I can see that she is feeling that strange heartbreak where mental illness takes away all your shields and you can see inside the torture that people live everyday of their lives. And she cared. More than was sane, more than was normal.
She had been to war and knew what it was like to lose her mind. She knew that sometimes, if you are lucky, you get it back. So she stared into her worst fears and embraced the woman. And for now, saved a life.
For all mental illness takes away, it gives something back. The ability to see the war we all live in. To be a waterbearer in hell and give people a little something to live for. It was my friend and a tattooed man who comforted the woman until the cops came. Both of them had been in and out of the mental health system and learned to live. They could tell her that things get better.
As madness saved it’s own, Toronto checked it’s watch and bitched that it would be late for lattes and martinis and wished it could take a bullet train home to safety and sanity.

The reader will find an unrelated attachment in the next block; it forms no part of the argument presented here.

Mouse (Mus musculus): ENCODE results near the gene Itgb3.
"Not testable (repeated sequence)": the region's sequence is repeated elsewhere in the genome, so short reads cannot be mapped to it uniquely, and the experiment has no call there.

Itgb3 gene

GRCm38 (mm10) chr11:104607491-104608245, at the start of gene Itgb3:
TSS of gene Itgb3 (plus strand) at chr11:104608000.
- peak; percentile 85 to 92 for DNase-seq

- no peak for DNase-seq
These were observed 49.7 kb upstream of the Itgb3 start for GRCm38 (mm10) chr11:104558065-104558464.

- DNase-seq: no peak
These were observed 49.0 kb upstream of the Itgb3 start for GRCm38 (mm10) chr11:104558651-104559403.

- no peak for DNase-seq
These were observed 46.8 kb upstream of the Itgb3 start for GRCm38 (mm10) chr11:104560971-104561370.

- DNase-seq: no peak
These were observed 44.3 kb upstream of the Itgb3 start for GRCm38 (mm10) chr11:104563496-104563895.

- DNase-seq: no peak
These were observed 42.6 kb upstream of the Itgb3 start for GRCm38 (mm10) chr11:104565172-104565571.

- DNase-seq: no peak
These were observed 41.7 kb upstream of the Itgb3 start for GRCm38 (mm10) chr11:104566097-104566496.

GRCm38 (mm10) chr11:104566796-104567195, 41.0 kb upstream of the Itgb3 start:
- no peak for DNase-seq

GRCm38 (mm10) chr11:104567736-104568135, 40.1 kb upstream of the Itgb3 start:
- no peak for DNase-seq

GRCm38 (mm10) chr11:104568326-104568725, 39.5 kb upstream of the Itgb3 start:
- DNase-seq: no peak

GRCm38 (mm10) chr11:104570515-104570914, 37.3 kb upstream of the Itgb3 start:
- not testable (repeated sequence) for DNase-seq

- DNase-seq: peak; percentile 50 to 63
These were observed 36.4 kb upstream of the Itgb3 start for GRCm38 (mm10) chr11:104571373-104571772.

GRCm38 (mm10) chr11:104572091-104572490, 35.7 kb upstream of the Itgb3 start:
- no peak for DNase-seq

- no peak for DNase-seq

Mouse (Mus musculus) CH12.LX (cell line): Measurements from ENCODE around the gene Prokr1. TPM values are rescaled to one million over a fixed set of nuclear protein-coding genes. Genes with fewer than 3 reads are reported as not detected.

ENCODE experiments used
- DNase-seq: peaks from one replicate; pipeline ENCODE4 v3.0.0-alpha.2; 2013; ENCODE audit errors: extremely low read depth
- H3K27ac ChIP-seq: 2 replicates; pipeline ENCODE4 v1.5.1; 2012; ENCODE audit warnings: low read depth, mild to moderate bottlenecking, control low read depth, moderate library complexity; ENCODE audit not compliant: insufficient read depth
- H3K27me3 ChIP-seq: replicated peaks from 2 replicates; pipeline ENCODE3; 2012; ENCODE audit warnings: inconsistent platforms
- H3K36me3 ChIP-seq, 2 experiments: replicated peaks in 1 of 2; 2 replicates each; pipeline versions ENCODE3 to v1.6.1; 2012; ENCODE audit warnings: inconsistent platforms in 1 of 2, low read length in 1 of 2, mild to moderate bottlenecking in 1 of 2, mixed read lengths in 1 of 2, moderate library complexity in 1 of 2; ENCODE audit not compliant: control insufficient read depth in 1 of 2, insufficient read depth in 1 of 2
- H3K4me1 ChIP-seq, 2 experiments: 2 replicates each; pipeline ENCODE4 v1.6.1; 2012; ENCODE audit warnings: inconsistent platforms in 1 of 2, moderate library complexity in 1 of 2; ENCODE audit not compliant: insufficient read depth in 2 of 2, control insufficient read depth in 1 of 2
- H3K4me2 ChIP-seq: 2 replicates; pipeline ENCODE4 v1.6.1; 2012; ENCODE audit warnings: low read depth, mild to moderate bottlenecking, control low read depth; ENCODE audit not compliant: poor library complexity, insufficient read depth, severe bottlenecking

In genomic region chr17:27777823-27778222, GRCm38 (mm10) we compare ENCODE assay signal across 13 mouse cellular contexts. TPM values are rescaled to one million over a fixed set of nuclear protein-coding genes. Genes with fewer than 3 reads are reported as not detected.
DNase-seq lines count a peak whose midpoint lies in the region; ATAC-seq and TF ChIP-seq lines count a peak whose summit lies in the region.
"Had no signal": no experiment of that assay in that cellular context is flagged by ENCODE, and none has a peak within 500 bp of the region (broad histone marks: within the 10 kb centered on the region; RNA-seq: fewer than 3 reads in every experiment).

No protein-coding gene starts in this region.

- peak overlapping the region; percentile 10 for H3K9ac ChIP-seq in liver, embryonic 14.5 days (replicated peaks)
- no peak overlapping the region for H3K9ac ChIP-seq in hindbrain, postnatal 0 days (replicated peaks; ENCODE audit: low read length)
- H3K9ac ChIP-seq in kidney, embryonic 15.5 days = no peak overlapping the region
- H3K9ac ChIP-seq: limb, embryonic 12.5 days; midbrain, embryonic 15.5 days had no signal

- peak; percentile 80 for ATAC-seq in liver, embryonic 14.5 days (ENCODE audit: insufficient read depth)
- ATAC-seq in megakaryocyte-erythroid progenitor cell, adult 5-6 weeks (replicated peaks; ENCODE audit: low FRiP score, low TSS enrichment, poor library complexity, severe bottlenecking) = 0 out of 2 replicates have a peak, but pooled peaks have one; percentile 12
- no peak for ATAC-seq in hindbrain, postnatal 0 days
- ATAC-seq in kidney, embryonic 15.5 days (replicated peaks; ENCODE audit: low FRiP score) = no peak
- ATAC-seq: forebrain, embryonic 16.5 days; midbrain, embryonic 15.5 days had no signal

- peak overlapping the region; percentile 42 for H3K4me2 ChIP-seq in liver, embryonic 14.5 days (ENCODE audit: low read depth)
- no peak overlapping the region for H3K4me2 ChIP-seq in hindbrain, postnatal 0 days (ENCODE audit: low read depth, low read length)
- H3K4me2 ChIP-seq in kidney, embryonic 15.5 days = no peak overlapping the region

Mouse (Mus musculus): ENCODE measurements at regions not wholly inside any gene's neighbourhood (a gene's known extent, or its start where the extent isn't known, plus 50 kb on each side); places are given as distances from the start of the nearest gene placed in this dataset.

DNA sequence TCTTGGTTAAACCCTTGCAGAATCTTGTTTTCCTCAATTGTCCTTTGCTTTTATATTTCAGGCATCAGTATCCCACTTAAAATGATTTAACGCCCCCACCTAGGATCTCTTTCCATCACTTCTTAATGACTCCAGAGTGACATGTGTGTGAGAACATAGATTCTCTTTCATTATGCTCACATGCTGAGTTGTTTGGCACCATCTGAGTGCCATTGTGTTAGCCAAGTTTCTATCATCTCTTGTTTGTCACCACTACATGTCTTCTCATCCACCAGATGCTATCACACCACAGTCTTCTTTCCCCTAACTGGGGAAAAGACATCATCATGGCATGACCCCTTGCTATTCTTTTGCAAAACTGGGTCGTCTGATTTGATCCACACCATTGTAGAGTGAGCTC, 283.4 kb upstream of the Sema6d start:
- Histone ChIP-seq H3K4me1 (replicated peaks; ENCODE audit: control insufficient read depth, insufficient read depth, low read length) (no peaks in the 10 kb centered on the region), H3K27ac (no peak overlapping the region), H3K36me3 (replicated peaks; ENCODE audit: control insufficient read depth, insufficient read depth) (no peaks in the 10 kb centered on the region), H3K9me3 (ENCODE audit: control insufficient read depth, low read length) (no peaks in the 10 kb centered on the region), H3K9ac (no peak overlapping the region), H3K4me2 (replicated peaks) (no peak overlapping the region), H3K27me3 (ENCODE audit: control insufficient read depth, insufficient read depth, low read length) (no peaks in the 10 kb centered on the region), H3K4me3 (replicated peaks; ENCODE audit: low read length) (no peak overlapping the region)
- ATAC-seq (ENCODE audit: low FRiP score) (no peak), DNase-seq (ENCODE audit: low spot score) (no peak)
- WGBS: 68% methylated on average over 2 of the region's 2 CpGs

The one thing that insanity makes clear is the war that we all fight.
The most beautiful thing it gives us is the courage to run through the shrapnel and subway systems chasing a dream. That we leave no man or woman behind. That we have been alone and been saved by love. That we know the darkness passes, as the world checks their watches and time carries on.
The people with the courage to look madness in the face and find something to love, have stared at the mirror and gone to war. The best mental health workers have lost their mind and found it. The person who will save you needed to be saved themselves.
We can save each other.